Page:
CASE STUDY

New ways of working for delivering change

We’re six months into our strategic transformation programme and the new ways of working are having a real impact on the way we lead and deliver change across Watercare.

Our vision is that our customers will be able to do everything for themselves, wherever they are, in a single interaction. Every employee will have the right tools and best processes and be empowered to make informed decisions with confidence.

And it’s our new ways of working which are helping us achieve this. To deliver the new digital platform that will support the company, we are working in small, business-led, cross-functional teams and delivering change at pace, centred around the customer. This approach allows ideas, creativity and the individual contributions of our people to shine.

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The cross-functional teams (squads) work in time-boxed iterations. Two-week ‘sprints’ are used to plan, deliver and showcase small chunks of work to move the programme, release by release, closer to its goal.

Head of Digital Delivery Paul de Quaasteniet says the days of traditional approaches to programme delivery are numbered. “With large-scale digital programmes, traditionally companies would attempt to outsource the delivery risk to a group of consultants who would drive planning of all the requirements upfront and then manage to that plan. The programme would typically go well over budget, take twice as long to deliver and not come close to delivering the value the company had hoped for,” says Paul.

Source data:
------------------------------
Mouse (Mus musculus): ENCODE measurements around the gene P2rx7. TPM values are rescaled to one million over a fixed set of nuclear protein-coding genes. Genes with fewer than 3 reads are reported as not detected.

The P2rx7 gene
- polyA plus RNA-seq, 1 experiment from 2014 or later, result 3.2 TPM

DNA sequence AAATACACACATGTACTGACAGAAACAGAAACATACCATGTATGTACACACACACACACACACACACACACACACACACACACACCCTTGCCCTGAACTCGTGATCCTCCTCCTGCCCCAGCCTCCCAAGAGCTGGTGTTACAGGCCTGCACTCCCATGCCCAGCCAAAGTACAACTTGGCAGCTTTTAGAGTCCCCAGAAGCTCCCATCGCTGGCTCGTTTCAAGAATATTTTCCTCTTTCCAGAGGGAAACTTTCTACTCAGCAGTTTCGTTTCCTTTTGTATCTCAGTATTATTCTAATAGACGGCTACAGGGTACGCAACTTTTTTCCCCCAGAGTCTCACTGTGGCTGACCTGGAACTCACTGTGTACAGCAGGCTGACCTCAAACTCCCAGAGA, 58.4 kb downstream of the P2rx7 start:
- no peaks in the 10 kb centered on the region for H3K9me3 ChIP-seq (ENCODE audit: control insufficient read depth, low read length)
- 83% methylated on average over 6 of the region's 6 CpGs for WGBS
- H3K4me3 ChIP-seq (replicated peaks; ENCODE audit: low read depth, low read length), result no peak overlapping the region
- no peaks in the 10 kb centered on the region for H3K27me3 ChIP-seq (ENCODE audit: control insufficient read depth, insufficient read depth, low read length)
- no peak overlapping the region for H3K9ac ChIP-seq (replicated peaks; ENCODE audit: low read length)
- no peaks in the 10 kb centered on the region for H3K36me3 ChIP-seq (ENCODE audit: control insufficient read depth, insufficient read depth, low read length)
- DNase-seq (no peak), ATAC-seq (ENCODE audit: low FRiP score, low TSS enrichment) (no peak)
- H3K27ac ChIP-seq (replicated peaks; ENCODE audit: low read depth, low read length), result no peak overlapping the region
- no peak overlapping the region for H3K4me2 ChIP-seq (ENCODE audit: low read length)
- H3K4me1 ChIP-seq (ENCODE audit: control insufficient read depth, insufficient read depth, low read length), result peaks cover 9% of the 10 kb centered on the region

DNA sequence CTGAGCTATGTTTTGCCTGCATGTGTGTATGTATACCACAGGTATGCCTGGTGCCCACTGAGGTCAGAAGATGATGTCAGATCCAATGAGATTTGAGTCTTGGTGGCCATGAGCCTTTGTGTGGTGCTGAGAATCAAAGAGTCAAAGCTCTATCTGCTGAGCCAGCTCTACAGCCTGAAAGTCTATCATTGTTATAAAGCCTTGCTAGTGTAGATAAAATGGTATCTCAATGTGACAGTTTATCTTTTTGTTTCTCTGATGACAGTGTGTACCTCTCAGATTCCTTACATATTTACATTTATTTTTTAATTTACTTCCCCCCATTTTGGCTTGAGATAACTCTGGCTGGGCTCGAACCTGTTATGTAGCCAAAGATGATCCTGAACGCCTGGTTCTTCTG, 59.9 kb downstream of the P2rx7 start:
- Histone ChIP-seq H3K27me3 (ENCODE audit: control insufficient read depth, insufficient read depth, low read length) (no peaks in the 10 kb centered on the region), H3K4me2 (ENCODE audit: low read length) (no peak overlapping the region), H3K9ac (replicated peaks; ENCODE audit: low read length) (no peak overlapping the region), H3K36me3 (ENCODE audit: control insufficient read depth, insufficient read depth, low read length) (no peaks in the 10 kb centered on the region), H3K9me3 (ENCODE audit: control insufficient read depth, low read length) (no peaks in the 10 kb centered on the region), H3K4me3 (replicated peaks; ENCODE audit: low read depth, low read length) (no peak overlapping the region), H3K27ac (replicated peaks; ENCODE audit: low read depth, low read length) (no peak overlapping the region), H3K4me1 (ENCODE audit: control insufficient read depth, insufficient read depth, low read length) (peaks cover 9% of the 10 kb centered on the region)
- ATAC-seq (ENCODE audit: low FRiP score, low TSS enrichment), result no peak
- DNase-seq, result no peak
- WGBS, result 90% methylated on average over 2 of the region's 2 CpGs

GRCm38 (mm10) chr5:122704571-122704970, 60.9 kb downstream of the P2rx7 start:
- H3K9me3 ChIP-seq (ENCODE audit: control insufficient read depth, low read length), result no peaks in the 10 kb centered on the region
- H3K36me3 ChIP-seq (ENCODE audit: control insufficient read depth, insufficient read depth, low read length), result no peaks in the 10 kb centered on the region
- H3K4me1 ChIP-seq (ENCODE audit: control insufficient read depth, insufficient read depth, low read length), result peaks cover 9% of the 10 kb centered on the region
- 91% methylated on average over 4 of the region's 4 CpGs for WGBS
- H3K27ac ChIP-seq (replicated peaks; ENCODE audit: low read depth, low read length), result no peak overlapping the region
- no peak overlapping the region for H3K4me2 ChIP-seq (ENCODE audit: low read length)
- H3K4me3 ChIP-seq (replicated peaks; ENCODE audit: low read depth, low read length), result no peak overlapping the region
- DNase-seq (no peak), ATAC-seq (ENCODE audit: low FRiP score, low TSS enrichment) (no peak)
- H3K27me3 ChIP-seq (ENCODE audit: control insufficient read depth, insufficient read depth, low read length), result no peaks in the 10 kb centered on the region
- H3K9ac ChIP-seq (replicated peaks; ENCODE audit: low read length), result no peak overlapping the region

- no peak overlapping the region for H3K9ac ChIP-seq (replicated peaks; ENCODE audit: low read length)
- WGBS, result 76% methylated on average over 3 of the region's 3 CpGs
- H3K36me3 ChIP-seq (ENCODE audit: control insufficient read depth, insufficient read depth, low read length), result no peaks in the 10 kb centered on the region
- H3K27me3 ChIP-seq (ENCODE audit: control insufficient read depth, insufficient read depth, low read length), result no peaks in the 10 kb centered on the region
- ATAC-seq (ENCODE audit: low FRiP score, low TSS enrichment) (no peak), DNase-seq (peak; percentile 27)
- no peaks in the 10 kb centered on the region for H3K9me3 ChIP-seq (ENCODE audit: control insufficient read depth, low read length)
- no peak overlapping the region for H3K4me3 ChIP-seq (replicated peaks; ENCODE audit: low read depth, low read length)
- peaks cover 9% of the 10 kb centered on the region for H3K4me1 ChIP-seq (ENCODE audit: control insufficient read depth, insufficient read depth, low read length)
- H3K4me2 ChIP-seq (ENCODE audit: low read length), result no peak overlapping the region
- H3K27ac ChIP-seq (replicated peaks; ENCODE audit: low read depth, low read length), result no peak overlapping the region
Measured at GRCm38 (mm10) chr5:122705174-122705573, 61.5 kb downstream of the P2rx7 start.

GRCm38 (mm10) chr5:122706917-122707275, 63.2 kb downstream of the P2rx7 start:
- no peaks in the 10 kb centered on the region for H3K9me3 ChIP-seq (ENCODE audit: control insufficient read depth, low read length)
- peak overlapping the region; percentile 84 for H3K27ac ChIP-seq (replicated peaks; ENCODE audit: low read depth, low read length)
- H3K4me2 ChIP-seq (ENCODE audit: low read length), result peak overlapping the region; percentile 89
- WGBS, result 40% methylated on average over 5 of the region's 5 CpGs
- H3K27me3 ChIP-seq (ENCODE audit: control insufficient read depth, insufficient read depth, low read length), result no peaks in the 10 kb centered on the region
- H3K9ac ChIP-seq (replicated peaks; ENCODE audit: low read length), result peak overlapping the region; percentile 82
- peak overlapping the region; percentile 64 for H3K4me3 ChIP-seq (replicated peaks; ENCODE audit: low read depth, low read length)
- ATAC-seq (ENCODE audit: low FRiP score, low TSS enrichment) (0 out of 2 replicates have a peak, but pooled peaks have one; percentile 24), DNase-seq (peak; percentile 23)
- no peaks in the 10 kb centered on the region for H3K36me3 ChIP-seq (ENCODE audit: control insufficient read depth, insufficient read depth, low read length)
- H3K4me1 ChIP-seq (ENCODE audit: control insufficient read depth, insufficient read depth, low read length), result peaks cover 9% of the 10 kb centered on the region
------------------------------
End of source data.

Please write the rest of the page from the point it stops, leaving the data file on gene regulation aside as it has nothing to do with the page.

“We simply can’t work like that anymore.

“One of the great things about the new ways of working is that we’re using principles from design thinking, working in a lean and agile way, and driving strong, crossfunctional collaboration. Our aim is frequent iterations of delivery so we can release value for customers and employees early and often. This means we can build products and services based on customer and employee needs, and deliver the things that really make a difference.”

The cross-functional teams (squads) work in time-boxed iterations. Two-week ‘sprints’ are used to plan, deliver and showcase small chunks of work to move the programme, release by release, closer to its goal.

“It’s a continuous cycle of delivery, learning and improvement,” Paul says.

The squads have already delivered enhancements to the way we work: improved risk calculations that include financial impacts of risks on projects; a pilot mobile app to help assess and record hazards online for our field crews; better asset categorisation; improving the quality of customer data; and testing a new, flexible billing system that provides options for automation.

VALUE BEING CREATED:

  • Future-proofed growth and supply assurance
  • Engaged communities and stakeholders